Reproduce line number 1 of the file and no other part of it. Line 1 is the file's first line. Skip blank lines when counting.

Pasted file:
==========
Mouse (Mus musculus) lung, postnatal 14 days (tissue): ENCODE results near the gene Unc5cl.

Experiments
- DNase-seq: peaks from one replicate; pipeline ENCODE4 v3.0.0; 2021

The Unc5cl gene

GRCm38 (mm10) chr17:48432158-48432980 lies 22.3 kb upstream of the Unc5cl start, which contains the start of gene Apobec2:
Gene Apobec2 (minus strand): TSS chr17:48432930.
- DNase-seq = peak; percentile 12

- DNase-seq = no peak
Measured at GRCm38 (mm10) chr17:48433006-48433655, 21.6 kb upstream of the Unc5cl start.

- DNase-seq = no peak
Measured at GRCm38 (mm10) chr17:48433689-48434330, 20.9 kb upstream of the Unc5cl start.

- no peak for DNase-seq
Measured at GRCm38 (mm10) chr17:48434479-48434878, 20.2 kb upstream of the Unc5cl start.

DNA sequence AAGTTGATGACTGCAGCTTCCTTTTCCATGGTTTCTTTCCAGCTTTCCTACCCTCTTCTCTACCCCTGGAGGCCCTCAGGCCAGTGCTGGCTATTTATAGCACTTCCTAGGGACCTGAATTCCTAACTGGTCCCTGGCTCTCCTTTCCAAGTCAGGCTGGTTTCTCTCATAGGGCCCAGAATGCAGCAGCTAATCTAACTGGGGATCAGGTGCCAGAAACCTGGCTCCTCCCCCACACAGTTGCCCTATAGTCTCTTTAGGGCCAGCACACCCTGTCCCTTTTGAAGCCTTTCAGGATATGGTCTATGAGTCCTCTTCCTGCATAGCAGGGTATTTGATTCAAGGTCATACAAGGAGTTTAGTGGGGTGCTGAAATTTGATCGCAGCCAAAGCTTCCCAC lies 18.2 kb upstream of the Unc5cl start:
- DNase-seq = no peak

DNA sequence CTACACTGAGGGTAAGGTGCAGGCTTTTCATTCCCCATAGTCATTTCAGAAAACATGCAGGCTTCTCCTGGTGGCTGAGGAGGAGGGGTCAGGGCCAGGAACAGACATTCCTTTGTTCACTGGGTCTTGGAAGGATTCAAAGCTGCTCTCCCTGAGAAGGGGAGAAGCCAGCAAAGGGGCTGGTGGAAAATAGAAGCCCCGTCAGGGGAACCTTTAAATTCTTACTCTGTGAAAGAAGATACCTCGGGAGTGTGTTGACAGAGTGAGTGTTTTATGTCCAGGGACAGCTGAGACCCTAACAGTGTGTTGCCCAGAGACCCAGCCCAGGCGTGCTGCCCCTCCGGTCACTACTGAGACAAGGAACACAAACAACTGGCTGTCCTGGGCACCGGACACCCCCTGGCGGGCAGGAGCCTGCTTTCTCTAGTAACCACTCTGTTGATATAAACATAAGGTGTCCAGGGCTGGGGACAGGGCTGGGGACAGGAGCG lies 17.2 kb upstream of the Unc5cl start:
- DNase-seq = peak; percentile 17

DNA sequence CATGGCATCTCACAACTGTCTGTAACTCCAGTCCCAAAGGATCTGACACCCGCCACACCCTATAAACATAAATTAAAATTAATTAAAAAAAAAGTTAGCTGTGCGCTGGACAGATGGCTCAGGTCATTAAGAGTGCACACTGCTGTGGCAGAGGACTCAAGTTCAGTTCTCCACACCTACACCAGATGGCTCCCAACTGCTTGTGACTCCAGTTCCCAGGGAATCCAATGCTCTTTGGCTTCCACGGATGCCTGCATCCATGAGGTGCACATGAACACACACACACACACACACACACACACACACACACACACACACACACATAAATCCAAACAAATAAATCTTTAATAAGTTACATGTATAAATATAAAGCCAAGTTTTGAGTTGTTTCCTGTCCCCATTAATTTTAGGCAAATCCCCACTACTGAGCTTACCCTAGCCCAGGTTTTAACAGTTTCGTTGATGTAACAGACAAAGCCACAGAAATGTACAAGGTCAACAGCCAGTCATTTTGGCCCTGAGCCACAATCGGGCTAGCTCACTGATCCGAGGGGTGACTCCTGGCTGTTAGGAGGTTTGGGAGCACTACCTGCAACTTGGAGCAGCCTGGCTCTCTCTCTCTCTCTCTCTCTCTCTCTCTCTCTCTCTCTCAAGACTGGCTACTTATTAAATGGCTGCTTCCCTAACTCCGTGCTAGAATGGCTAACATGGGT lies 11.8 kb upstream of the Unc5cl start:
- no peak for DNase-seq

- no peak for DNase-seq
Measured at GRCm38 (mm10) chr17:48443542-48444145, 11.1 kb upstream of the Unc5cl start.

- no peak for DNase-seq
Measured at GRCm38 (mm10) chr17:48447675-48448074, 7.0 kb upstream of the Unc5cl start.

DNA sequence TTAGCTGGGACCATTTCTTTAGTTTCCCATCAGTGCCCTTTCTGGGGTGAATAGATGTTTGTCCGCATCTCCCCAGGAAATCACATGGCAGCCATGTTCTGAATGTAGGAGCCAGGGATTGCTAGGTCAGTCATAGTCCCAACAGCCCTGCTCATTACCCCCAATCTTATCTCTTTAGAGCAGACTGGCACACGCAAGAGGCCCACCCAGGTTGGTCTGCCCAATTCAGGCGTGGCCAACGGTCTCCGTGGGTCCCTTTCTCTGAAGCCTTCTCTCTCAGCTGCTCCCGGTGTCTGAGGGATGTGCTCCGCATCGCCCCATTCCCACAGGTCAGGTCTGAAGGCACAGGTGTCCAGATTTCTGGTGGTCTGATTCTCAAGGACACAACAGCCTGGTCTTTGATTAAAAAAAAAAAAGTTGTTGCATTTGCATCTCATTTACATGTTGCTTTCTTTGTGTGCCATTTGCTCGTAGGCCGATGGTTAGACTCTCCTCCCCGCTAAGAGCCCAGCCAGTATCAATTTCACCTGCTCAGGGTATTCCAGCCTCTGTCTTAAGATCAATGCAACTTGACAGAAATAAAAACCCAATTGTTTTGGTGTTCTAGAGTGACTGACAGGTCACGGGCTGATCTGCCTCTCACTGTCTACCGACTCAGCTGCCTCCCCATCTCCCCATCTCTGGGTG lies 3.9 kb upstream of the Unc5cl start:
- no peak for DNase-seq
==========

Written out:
Mouse (Mus musculus) lung, postnatal 14 days (tissue): ENCODE results near the gene Unc5cl.